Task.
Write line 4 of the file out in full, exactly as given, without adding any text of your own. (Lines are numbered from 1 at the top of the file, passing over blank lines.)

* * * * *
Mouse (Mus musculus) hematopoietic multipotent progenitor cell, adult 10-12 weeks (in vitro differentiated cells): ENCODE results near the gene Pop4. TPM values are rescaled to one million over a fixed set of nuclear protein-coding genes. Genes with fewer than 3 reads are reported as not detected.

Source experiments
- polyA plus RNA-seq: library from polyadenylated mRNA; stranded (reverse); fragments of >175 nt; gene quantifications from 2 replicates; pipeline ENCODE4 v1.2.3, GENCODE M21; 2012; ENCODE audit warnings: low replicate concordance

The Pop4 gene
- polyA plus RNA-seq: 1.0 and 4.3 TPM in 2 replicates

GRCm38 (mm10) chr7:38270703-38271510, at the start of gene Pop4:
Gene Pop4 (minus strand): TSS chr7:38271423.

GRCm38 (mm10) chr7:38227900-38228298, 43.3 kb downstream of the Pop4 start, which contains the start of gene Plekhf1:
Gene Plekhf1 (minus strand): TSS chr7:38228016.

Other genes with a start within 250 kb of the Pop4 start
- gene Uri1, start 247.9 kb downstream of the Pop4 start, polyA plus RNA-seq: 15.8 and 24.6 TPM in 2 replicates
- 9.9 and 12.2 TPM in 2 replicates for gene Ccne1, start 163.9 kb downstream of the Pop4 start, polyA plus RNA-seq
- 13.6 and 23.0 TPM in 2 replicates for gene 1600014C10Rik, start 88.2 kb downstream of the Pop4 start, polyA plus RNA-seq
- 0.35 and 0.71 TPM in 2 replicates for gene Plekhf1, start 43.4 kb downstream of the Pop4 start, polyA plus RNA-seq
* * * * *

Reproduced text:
The Pop4 gene